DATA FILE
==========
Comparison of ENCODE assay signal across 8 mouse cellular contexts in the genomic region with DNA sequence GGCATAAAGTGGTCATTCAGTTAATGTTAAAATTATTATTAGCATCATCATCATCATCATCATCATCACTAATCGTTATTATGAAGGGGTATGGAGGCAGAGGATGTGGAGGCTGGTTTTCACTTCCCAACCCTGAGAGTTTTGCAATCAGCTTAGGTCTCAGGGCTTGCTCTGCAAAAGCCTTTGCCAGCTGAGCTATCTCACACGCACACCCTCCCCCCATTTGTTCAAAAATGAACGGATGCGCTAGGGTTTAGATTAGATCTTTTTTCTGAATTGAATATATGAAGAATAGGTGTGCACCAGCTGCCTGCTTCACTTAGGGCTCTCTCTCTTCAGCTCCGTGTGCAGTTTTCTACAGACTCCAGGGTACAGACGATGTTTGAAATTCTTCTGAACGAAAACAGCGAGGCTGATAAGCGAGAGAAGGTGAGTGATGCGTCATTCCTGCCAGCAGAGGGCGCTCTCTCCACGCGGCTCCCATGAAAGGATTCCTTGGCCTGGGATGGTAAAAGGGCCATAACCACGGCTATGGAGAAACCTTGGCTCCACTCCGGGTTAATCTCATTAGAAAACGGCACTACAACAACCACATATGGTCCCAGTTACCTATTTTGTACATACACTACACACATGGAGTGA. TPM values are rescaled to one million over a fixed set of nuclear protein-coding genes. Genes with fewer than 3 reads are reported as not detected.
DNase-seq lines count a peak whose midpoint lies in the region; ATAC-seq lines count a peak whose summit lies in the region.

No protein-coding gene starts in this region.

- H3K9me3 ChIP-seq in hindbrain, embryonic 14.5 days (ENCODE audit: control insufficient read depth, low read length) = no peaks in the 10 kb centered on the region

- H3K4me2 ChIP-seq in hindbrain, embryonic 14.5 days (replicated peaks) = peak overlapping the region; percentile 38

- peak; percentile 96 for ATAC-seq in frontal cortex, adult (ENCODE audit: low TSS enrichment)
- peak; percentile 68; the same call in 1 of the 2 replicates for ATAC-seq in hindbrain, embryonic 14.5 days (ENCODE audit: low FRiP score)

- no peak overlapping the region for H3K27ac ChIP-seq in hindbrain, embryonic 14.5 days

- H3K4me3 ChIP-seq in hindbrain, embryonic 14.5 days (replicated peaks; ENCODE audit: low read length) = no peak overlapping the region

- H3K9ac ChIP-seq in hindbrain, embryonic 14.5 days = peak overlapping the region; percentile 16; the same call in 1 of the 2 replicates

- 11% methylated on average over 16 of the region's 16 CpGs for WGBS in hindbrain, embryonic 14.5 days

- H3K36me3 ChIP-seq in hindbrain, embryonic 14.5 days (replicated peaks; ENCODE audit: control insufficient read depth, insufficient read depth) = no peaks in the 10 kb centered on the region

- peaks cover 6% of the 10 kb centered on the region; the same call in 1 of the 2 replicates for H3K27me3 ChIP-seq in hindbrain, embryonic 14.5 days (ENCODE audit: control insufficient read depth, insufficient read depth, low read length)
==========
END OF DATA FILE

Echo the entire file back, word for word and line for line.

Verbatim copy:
Comparison of ENCODE assay signal across 8 mouse cellular contexts in the genomic region with DNA sequence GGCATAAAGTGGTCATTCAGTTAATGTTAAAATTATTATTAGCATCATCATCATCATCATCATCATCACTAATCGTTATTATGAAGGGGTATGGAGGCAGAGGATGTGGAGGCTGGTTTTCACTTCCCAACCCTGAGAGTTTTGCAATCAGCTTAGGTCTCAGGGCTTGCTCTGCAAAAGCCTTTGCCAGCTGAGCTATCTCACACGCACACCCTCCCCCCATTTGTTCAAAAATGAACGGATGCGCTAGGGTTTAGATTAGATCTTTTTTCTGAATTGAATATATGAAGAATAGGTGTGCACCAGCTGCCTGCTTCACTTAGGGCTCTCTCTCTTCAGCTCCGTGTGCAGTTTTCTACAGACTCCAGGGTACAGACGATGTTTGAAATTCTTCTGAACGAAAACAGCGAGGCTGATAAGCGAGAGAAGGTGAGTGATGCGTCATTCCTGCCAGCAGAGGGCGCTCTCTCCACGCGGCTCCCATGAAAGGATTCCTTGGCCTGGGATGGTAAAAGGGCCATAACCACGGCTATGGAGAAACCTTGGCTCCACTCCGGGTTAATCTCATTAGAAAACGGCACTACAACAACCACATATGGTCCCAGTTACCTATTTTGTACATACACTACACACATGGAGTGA. TPM values are rescaled to one million over a fixed set of nuclear protein-coding genes. Genes with fewer than 3 reads are reported as not detected.
DNase-seq lines count a peak whose midpoint lies in the region; ATAC-seq lines count a peak whose summit lies in the region.

No protein-coding gene starts in this region.

- H3K9me3 ChIP-seq in hindbrain, embryonic 14.5 days (ENCODE audit: control insufficient read depth, low read length) = no peaks in the 10 kb centered on the region

- H3K4me2 ChIP-seq in hindbrain, embryonic 14.5 days (replicated peaks) = peak overlapping the region; percentile 38

- peak; percentile 96 for ATAC-seq in frontal cortex, adult (ENCODE audit: low TSS enrichment)
- peak; percentile 68; the same call in 1 of the 2 replicates for ATAC-seq in hindbrain, embryonic 14.5 days (ENCODE audit: low FRiP score)

- no peak overlapping the region for H3K27ac ChIP-seq in hindbrain, embryonic 14.5 days

- H3K4me3 ChIP-seq in hindbrain, embryonic 14.5 days (replicated peaks; ENCODE audit: low read length) = no peak overlapping the region

- H3K9ac ChIP-seq in hindbrain, embryonic 14.5 days = peak overlapping the region; percentile 16; the same call in 1 of the 2 replicates

- 11% methylated on average over 16 of the region's 16 CpGs for WGBS in hindbrain, embryonic 14.5 days

- H3K36me3 ChIP-seq in hindbrain, embryonic 14.5 days (replicated peaks; ENCODE audit: control insufficient read depth, insufficient read depth) = no peaks in the 10 kb centered on the region

- peaks cover 6% of the 10 kb centered on the region; the same call in 1 of the 2 replicates for H3K27me3 ChIP-seq in hindbrain, embryonic 14.5 days (ENCODE audit: control insufficient read depth, insufficient read depth, low read length)